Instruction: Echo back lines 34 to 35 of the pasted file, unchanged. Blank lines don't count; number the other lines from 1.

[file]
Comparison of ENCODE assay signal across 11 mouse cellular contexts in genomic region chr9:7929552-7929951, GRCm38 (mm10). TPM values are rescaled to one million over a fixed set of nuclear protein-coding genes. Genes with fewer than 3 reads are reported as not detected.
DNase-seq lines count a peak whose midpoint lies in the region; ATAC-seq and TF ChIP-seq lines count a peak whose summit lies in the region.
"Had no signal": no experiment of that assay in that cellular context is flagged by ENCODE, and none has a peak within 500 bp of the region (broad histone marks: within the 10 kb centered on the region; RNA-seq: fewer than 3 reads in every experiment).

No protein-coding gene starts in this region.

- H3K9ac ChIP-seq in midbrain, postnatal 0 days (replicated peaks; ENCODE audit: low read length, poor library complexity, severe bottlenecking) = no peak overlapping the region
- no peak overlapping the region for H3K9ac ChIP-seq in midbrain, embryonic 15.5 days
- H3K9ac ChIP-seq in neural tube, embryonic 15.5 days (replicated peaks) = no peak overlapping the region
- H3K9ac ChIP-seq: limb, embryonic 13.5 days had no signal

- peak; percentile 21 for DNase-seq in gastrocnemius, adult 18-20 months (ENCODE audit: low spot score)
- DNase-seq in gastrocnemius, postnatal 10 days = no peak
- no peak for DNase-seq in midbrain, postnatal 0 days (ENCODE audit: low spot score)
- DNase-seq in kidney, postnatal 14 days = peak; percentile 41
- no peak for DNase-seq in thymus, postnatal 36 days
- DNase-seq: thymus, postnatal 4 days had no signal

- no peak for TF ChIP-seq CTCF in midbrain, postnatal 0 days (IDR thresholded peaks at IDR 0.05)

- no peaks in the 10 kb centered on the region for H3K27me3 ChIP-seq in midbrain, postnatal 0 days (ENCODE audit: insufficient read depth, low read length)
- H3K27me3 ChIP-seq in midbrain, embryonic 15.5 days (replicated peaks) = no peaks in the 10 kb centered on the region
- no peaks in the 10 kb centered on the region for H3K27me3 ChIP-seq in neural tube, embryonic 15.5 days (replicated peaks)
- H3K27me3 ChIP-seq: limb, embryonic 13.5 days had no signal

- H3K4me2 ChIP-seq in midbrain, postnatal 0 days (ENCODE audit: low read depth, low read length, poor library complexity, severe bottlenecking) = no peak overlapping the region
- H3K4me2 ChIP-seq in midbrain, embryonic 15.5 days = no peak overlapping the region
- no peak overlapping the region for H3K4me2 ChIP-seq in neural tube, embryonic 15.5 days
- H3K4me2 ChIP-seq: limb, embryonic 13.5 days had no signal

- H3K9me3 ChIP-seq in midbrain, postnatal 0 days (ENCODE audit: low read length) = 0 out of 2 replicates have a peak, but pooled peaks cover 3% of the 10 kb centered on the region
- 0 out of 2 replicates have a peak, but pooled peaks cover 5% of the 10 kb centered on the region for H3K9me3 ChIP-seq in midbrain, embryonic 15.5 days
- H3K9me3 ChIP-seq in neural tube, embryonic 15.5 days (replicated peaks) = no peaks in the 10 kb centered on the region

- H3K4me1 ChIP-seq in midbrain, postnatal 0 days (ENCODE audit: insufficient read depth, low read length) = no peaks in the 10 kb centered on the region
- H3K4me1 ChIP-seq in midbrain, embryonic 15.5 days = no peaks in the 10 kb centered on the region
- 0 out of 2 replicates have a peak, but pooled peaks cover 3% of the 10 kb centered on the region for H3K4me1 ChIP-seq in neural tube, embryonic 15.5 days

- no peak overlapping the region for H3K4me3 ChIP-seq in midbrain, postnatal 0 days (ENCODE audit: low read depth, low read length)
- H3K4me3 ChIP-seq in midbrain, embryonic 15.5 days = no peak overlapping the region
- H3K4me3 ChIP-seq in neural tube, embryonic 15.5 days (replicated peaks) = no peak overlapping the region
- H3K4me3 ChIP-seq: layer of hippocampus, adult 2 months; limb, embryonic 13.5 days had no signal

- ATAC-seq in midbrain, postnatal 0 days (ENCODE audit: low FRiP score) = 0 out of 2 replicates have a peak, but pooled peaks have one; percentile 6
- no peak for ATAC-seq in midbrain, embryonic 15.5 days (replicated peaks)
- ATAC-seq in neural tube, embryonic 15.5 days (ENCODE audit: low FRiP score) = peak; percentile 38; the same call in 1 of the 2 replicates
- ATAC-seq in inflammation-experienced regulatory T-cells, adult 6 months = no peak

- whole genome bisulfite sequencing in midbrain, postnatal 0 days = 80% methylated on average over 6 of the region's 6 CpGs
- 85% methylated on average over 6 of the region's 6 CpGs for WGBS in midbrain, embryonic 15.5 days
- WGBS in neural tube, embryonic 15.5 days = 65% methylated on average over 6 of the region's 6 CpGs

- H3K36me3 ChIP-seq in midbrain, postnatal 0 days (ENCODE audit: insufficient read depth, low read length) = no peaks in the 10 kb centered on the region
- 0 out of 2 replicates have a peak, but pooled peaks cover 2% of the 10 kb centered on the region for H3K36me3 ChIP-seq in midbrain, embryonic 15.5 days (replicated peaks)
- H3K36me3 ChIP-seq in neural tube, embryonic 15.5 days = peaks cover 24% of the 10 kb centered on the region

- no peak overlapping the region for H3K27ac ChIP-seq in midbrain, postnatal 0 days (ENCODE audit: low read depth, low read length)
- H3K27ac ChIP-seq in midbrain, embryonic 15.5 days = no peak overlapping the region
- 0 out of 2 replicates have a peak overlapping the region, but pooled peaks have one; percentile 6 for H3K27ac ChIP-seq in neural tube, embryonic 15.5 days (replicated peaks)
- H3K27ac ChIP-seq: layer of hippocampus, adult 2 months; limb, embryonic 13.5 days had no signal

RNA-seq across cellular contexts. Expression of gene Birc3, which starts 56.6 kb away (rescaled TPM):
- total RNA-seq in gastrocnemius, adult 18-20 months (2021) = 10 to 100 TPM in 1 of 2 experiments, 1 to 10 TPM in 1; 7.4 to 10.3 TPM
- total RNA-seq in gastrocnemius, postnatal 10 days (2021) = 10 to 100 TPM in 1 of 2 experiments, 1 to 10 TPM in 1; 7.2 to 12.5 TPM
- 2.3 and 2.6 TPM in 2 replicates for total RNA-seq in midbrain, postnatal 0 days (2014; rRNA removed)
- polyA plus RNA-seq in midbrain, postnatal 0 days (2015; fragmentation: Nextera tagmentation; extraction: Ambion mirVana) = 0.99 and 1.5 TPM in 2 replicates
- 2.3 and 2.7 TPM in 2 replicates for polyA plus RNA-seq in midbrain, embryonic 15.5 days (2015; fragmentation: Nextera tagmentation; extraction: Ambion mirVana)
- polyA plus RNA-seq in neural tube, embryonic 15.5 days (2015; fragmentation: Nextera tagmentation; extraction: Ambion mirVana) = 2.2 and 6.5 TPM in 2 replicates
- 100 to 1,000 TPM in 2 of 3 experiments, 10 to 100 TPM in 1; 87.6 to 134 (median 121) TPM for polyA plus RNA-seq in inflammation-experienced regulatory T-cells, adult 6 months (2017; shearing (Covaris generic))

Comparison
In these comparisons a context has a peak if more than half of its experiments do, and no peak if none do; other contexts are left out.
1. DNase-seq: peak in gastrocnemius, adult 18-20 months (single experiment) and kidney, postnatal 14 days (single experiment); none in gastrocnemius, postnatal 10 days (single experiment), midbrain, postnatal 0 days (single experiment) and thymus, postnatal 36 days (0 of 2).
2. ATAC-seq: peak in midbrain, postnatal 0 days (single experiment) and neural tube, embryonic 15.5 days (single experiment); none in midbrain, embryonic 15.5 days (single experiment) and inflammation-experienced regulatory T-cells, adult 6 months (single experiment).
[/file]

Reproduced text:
- ATAC-seq in midbrain, postnatal 0 days (ENCODE audit: low FRiP score) = 0 out of 2 replicates have a peak, but pooled peaks have one; percentile 6
- no peak for ATAC-seq in midbrain, embryonic 15.5 days (replicated peaks)